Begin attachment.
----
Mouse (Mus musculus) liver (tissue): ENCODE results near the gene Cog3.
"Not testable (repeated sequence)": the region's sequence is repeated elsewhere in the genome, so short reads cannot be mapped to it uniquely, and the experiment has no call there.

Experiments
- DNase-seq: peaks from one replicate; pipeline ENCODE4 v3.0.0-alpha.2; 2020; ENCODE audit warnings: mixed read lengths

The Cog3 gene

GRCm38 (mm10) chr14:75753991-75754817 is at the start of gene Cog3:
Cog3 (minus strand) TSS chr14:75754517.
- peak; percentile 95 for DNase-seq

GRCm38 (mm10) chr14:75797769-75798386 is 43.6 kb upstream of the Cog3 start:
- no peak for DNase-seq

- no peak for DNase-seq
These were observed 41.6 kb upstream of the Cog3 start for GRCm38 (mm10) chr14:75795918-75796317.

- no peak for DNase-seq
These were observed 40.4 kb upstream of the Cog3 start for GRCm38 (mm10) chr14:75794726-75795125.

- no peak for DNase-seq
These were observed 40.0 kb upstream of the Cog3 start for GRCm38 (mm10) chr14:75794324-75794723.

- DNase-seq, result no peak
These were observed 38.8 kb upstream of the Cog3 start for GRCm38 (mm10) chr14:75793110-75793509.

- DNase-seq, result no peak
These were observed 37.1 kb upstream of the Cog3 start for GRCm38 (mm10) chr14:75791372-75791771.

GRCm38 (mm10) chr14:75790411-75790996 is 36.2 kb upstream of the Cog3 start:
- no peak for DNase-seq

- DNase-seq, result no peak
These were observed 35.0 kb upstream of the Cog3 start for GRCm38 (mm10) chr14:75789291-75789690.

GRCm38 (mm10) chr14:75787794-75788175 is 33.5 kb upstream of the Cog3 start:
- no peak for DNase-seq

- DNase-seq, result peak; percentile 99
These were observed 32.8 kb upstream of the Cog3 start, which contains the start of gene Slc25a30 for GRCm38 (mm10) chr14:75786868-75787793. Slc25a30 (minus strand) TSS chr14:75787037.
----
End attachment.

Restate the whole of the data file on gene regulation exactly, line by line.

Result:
Mouse (Mus musculus) liver (tissue): ENCODE results near the gene Cog3.
"Not testable (repeated sequence)": the region's sequence is repeated elsewhere in the genome, so short reads cannot be mapped to it uniquely, and the experiment has no call there.

Experiments
- DNase-seq: peaks from one replicate; pipeline ENCODE4 v3.0.0-alpha.2; 2020; ENCODE audit warnings: mixed read lengths

The Cog3 gene

GRCm38 (mm10) chr14:75753991-75754817 is at the start of gene Cog3:
Cog3 (minus strand) TSS chr14:75754517.
- peak; percentile 95 for DNase-seq

GRCm38 (mm10) chr14:75797769-75798386 is 43.6 kb upstream of the Cog3 start:
- no peak for DNase-seq

- no peak for DNase-seq
These were observed 41.6 kb upstream of the Cog3 start for GRCm38 (mm10) chr14:75795918-75796317.

- no peak for DNase-seq
These were observed 40.4 kb upstream of the Cog3 start for GRCm38 (mm10) chr14:75794726-75795125.

- no peak for DNase-seq
These were observed 40.0 kb upstream of the Cog3 start for GRCm38 (mm10) chr14:75794324-75794723.

- DNase-seq, result no peak
These were observed 38.8 kb upstream of the Cog3 start for GRCm38 (mm10) chr14:75793110-75793509.

- DNase-seq, result no peak
These were observed 37.1 kb upstream of the Cog3 start for GRCm38 (mm10) chr14:75791372-75791771.

GRCm38 (mm10) chr14:75790411-75790996 is 36.2 kb upstream of the Cog3 start:
- no peak for DNase-seq

- DNase-seq, result no peak
These were observed 35.0 kb upstream of the Cog3 start for GRCm38 (mm10) chr14:75789291-75789690.

GRCm38 (mm10) chr14:75787794-75788175 is 33.5 kb upstream of the Cog3 start:
- no peak for DNase-seq

- DNase-seq, result peak; percentile 99
These were observed 32.8 kb upstream of the Cog3 start, which contains the start of gene Slc25a30 for GRCm38 (mm10) chr14:75786868-75787793. Slc25a30 (minus strand) TSS chr14:75787037.